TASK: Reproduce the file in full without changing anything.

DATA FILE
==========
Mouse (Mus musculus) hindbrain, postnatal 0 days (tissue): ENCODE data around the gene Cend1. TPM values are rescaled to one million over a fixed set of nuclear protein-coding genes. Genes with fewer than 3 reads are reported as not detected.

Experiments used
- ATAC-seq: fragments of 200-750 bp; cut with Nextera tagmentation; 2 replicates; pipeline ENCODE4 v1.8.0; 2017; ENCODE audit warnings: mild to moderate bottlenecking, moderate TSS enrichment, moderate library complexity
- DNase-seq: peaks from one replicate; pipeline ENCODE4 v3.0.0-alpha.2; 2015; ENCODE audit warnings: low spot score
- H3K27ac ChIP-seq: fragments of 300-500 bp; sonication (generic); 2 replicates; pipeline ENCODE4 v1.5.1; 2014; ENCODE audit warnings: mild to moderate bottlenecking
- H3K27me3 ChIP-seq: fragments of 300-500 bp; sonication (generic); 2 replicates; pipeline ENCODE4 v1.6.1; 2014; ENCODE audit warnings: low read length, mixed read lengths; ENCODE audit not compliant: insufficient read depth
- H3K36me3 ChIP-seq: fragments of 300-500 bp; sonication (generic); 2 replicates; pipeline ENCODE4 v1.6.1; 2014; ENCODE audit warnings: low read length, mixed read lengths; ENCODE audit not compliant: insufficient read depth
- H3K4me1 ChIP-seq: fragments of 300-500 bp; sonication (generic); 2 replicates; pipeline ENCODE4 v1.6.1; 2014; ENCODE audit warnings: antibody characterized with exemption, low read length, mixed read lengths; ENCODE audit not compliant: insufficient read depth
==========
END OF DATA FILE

Mouse (Mus musculus) hindbrain, postnatal 0 days (tissue): ENCODE data around the gene Cend1. TPM values are rescaled to one million over a fixed set of nuclear protein-coding genes. Genes with fewer than 3 reads are reported as not detected.

Experiments used
- ATAC-seq: fragments of 200-750 bp; cut with Nextera tagmentation; 2 replicates; pipeline ENCODE4 v1.8.0; 2017; ENCODE audit warnings: mild to moderate bottlenecking, moderate TSS enrichment, moderate library complexity
- DNase-seq: peaks from one replicate; pipeline ENCODE4 v3.0.0-alpha.2; 2015; ENCODE audit warnings: low spot score
- H3K27ac ChIP-seq: fragments of 300-500 bp; sonication (generic); 2 replicates; pipeline ENCODE4 v1.5.1; 2014; ENCODE audit warnings: mild to moderate bottlenecking
- H3K27me3 ChIP-seq: fragments of 300-500 bp; sonication (generic); 2 replicates; pipeline ENCODE4 v1.6.1; 2014; ENCODE audit warnings: low read length, mixed read lengths; ENCODE audit not compliant: insufficient read depth
- H3K36me3 ChIP-seq: fragments of 300-500 bp; sonication (generic); 2 replicates; pipeline ENCODE4 v1.6.1; 2014; ENCODE audit warnings: low read length, mixed read lengths; ENCODE audit not compliant: insufficient read depth
- H3K4me1 ChIP-seq: fragments of 300-500 bp; sonication (generic); 2 replicates; pipeline ENCODE4 v1.6.1; 2014; ENCODE audit warnings: antibody characterized with exemption, low read length, mixed read lengths; ENCODE audit not compliant: insufficient read depth